Saturday, December 15, 2007

The No Duong Left Behind Tour
Vietnam 2007
When I sign on to ride my bike from Ho Chi Minh City to Hanoi, I am downtown sitting behind my desk looking out the window at snow-laden trees in the park. It is January 2007. Hard to say exactly what motivates me. I can't hear the word 'Viet nam' without thinking about my classmate Tim, who came back from from Viet nam as a decorated Navy Seal, but never came back the same. I think about Joe Montana's cousin, Butch, one of the best guys you'll ever know, who suffers still from Delayed Stress Syndrome as a result of his two tours of duty there. And of course, I think about the 60,000 people on the wall, most of whom I never knew. Viet nam has been on my mind a lot in the last five years, because it was the heartache of my generation, a mistake of mammoth proportion for which we grieve still. And now our new heartache is that we find ourselves in much the same position as we were in the days of our budding adulthood; only this time, we know much, much better and yet, it has happened to us again. Read that 'Iraq'.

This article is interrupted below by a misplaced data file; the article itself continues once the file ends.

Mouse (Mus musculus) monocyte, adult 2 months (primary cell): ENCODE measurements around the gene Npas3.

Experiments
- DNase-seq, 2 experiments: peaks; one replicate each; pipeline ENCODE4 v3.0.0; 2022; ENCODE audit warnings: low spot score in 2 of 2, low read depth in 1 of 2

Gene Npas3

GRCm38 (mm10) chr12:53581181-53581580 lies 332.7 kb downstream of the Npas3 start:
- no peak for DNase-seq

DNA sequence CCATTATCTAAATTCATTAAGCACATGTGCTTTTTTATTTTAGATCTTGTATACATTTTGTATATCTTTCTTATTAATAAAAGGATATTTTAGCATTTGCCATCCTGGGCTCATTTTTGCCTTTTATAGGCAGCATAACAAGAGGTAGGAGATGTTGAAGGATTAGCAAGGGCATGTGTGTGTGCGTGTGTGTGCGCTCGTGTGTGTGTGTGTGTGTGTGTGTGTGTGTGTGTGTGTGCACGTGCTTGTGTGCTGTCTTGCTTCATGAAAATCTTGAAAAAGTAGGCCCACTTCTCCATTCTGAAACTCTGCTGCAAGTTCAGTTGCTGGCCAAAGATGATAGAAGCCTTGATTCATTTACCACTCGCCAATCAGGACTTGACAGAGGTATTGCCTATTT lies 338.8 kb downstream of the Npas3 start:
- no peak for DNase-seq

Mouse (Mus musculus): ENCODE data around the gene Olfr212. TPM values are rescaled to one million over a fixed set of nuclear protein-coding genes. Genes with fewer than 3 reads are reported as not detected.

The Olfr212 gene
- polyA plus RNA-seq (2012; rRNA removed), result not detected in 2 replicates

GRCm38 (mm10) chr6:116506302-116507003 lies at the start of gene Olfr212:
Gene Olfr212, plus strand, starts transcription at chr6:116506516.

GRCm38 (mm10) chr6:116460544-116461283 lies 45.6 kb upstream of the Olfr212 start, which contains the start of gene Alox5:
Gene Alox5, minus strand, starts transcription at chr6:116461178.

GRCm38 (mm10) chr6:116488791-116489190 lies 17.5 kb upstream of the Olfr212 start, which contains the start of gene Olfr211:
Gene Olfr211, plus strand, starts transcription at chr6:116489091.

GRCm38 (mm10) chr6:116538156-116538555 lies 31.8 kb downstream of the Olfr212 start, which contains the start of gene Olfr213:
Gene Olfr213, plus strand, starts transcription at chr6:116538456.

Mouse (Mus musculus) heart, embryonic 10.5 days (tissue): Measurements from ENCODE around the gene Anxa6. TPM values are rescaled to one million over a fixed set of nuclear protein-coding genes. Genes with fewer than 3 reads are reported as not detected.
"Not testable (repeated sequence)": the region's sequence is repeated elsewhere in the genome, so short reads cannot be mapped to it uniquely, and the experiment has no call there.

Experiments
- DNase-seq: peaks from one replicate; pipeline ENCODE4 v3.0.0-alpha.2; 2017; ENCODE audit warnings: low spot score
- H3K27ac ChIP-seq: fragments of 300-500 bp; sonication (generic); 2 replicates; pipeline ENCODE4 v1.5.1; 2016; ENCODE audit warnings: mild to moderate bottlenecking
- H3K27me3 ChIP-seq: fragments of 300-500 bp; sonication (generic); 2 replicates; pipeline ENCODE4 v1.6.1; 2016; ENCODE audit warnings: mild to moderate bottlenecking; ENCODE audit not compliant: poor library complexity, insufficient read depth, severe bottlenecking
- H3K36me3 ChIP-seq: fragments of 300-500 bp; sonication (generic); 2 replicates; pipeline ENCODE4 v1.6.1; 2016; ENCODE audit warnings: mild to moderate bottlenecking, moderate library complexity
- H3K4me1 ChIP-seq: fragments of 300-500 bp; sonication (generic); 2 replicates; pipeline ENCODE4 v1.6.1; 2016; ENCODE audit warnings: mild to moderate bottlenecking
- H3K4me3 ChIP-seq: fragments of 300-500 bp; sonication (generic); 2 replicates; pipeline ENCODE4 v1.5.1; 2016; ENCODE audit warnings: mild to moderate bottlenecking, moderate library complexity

But I can't say for sure if this tragic irony is what leads me to email my credit card number to a New Zealand travel company on a snowy January day; I don't know why I sign up in a flash. But I do. And so on the day after Thanksgiving 2007 in Seattle, Washington, I climb on a plane to Ho Chi Minh City for the adventure of a lifetime. I have no idea what to expect; what lays ahead.

Just as well. Just as well...

The 'Kan EWA


Anonymous said...

Two words: tortuous bitch.

Okay, and maybe these. I can't wait for the next installment of How the Ho Turns.

Girl, back in rare form I see. If you don't pursue that book publishing agent business I'm going to, well, I, uh, let's just say you've got a gift and are letting it slide, letting it slide.


So very happy to know you're home safe. Expect a call when I get the psychic vibe you're easing back into this gravitational field.


Inland Empire Girl said...

Welcome home. I also look forward to hearing more about the bike trip.

toadman said...


Welcome home adventurer. I look forward to reading more entries like this, and seeing pictures, and hearing stories of the people, the land, and the personal insights encountered along the way.

That last bit is what travel is all about, in my opinion. If one doesn't grow during travel, one doesn't travel well.

Again, welcome home.